Following the recent report on a rise in CFC-11 emissions in Asia, here is a brief explanation of how fluorocarbon emissions are linked to sources. For many years atmospheric monitoring stations around the globe have collected air samples and analysed them for a whole range of pollutants including fluorocarbons, carbon dioxide, methane, and nitrous oxide (see box below). Spikes in specific pollutants can be traced to a general source area based on prevailing air flow patterns. The sources of the pollutant may be well known and could be from existing banks of fluorocarbons in equipment such as refrigerators, air-conditioners, or motor vehicles if recovery and destruction of the fluorocarbon is not undertaken, and may not be linked to current fluorocarbon manufacturing. Equipment such as refrigerators can have lifetimes of over 10 years before disposal. In the case of fluorocarbons used in insulating foam, there is a slow leakage through the closed cells of the foam over a long period of time but most of the emission can occur after the foam is scrapped (if no provision is made to capture and destroy it).
The atmospheric lifetimes of fluorocarbons, carbon dioxide methane, and nitrous oxide are established and these lifetimes together with their concentrations in the atmosphere enable the magnitude of any emissions to be calculated. If the substance is being destroyed in the atmosphere faster than it is being emitted then the atmospheric concentration will decrease. Conversely, significant new sources of emissions will be detected.
The rise in CFC-11 emissions continues to be investigated by the Scientific Assessment Panel (SAP), regarding atmospheric monitoring and modelling, and the Technology and Economic Assessment Panel (TEAP) for potential sources of emissions of CFC-11 and related controlled substances from potential production and uses, as well as from banks. The outcome of the recent OEWG Montreal Protocol meeting requesting this further investigation can be found here: Parties take up urgent response to CFC-11 emissions.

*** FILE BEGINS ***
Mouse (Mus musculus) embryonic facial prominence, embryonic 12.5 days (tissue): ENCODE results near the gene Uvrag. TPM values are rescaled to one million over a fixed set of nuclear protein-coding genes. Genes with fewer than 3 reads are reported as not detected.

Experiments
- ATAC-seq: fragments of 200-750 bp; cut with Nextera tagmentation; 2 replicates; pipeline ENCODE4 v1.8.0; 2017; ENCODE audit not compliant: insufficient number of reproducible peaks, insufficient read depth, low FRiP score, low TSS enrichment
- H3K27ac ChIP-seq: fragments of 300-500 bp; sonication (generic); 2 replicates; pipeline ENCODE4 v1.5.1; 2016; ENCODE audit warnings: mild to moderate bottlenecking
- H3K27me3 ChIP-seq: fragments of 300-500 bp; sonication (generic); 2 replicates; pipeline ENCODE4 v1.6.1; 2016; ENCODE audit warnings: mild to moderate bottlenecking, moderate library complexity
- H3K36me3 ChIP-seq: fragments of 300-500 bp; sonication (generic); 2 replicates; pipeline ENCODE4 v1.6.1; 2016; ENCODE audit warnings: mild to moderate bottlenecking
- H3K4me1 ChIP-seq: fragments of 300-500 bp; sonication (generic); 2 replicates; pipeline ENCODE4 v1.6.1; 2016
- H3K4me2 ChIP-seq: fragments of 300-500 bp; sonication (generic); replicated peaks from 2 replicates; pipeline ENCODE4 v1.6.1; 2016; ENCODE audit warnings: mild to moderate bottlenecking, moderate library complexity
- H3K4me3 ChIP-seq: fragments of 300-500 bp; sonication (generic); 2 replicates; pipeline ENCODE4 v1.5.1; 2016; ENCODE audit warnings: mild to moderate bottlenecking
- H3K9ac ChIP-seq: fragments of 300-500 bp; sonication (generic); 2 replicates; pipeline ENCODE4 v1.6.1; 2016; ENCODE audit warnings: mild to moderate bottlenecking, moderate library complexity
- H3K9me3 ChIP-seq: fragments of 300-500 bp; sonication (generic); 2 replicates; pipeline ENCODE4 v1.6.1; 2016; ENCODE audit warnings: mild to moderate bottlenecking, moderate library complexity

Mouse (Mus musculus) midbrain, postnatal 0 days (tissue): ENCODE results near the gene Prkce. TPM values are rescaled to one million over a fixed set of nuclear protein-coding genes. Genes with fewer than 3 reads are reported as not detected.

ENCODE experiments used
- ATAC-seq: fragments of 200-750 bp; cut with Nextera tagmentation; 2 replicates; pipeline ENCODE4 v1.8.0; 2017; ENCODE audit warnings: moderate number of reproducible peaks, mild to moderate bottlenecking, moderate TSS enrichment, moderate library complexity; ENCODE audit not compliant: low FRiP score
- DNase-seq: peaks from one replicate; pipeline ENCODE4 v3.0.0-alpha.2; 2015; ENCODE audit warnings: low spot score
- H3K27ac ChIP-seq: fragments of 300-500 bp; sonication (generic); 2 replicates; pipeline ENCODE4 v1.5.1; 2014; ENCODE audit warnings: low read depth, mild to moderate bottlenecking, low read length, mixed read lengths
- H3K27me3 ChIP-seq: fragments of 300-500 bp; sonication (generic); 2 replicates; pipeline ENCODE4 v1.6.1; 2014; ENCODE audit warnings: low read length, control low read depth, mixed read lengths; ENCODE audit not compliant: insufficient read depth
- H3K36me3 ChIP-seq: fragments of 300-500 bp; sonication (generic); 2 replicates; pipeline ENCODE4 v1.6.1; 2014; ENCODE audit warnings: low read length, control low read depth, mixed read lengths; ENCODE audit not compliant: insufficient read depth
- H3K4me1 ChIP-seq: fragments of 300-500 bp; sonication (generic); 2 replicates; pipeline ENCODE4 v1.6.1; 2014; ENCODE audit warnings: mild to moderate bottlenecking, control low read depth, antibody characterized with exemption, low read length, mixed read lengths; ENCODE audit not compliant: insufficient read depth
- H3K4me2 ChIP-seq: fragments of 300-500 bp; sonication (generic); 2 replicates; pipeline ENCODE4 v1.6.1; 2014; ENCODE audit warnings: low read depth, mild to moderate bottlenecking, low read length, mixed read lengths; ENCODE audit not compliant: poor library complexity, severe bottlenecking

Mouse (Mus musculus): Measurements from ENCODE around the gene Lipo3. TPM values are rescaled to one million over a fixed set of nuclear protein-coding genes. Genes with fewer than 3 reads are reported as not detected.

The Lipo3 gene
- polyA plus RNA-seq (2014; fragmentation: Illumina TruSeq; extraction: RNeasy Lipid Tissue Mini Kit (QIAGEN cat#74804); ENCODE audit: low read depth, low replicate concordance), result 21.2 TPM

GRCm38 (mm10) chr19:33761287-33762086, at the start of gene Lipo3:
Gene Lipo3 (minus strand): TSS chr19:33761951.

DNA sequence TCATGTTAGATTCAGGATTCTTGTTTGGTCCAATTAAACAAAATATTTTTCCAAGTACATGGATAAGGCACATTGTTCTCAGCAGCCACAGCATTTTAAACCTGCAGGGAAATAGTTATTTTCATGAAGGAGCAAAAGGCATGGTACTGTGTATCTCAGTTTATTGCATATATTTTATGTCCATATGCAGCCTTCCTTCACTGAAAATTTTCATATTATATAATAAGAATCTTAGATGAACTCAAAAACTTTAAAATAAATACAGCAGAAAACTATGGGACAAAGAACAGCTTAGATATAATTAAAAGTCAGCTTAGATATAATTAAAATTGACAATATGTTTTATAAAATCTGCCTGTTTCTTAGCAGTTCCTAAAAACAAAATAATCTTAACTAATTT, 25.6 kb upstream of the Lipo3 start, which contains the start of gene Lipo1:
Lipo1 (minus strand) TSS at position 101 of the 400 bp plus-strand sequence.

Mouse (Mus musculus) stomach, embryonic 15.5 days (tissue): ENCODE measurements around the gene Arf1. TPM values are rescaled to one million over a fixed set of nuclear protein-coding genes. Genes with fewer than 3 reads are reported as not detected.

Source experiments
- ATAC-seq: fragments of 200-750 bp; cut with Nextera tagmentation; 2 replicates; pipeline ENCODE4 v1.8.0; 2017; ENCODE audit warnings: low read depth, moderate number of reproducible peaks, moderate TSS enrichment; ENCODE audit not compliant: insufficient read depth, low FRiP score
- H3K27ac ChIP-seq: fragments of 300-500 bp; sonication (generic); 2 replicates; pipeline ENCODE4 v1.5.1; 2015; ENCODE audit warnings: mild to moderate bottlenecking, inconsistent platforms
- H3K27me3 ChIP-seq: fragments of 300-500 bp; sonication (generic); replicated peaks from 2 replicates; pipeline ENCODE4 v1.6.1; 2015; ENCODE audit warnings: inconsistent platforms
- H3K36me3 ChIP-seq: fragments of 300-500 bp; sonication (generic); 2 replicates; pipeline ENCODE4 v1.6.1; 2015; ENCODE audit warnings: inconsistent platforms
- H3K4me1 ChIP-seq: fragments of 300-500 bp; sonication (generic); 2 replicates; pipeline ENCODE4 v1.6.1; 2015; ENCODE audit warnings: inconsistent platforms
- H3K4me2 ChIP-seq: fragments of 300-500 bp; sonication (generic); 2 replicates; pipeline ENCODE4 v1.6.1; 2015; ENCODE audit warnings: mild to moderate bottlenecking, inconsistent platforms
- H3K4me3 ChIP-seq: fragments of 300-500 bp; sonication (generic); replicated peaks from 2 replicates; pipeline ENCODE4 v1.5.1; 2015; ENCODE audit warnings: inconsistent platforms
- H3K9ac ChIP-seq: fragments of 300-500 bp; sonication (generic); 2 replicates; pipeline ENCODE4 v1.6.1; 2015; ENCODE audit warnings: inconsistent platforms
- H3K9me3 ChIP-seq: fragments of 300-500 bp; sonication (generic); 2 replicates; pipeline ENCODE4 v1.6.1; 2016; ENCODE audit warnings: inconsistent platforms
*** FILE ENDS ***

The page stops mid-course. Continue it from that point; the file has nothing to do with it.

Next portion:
In the Advanced Global Atmospheric Gases Experiment, the concentrations of some 40 atmospheric trace gases (including 6 CFCs and 11 HFCs) are monitored continuously at 13 stations distributed globally. Results are reported at agage.mit.edu.
AGAGE Monitoring Stations are at:
Ragged Point, Barbados; Shangdianzi, China; Mace Head, Ireland; Monte Cimone, Italy; Hateruma, Japan; Cape Ochiishi, Japan; Gosan, Jeju Island, S. Korea; Mt. Mugogo, Rwanda
Point Matatula, American Samoa; Zeppelin, Svalbard; Jungfraujoch, Switzerland; Cape Grim, Tasmania; Trinidad Head, California, USA, with approximate locations shown on the map.
The U.S. National Oceanic and Atmospheric Administration’s Earth System Laboratory, based in Boulder Colorado also operate a global measuring system for a similar set of compounds but use sampling flasks rather than continuous monitoring (https://www.esrl.noaa.gov/gmd/ccgg/flask.php ), reported in their hats database.